I had the privilege of speaking to a seasoned leaders’ stakeholders recently in an effort to get their candid feedback about him. I was captivated by how many indicated that they appreciated his “open door”. As I listened to their stories and their feedback, I found they weren’t just referring to that thing that hangs on the wall between his office and whatever is outside of it.
Leaders who have an open door focus on having the kind of dialog and relationships with others that make people comfortable in their presence. They recognize that they are responsible for setting the tone. Not only is the door to their office open, they also have an:
Open heart with which to welcome and understand others. This means that conversations are easy and flowing, with the leader’s attention placed on others and an attitude of “Lets see what I can learn from this person” and “How might I understand their point of view on a deeper level?”
Open mind that is curious and non-judgmental. An open mind encourages others to say exactly what they need to say, and to bring forward new, and sometimes crazy ideas that just might have a grain of reality and truth to them. Leaders with an open mind tend to know the things that are important for their success (or detract from it) because others are willing to tell them.
Open eyes that help them to see clearly. Leaders with open minds don’t deceive themselves about their value or their power. They can clearly see how they impact their organizations and are always aware of how their presence influences others or shuts them out.
Open ears with which to listen deeply. The leaders with open ears listen beyond the words that are said; they are alert to nuances, including what is not said. They notice when it’s time to surface hidden elephants and when the attempt to do so isn’t worth it.
Keeping your door open requires your full presence, eye contact, and body language that says “I’m here, and I’m listening to you”. Think about it. Do you need to make the effort to open your door wider?
Sunday was mother’s day and father’s day is not far off. Although these holidays are meant as reminders to celebrate our own mothers and fathers, I think they are also reminders for all busy leaders for the importance of spending time with those you love.
The time was the early eighties, when women were entering the workforce in greater numbers than ever before. Many of us were struggling with the choices we made to have a career and a family even though we’d come a long way, baby and could bring home the bacon and fry it up in a pan. It was a period when we made excuses for not spending enough time with those we loved by convincing ourselves that “quality time” (no matter how miniscule in terms of minutes, hours or days) was enough.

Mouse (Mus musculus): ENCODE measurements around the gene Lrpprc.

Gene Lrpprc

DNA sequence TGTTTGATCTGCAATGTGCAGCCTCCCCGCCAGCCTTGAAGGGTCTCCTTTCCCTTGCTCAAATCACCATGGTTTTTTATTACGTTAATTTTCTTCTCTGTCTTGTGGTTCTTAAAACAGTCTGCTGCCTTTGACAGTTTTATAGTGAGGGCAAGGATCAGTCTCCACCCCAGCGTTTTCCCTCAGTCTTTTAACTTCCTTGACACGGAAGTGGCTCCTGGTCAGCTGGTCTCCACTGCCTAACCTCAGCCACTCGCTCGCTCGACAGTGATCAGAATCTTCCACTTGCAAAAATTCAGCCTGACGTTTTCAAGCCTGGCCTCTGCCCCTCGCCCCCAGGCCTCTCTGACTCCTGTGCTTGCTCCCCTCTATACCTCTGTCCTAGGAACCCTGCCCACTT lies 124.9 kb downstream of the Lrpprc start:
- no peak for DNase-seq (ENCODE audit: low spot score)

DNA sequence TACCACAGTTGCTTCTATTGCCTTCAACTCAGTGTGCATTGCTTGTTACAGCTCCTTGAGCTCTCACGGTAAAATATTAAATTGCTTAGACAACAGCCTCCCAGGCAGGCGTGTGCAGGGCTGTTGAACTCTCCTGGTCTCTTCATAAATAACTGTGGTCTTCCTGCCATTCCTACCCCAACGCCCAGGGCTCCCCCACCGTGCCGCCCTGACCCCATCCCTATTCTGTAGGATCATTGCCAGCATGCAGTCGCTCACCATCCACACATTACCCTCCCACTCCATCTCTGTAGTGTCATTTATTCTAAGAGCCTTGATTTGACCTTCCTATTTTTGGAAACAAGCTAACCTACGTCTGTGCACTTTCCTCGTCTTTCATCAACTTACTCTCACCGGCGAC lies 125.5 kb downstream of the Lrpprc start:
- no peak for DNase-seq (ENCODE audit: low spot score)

The speaker, a well-known and ground breaking civic leader, was speaking to the hearts of a room full of women who were wondering if having it all was a good thing. She was reminding us to remember the importance of what really matters. She said: “When you’re in the twilight of your life, you’ll never wish you’d spent more time at your job. But you might wish you’d spent more time with your family.” She could just as well have been speaking today to any organizational leaders of any gender.
Her words made a huge impression on me as I was starting my own family and working at a large company. This company was not that different from those today. It would take anything I chose to give to it without apology for leaving behind what was most important to me – my family.
Although I continued working full time in demanding positions, I made career sacrifices in order to be with my family. I recognized that I might pay a price for that, but it was a conscious choice. Although I may have sacrificed my career to a degree, I was satisfied at work. More importantly, I had amazing, happy children; great friends; and no regrets about how I spent my time.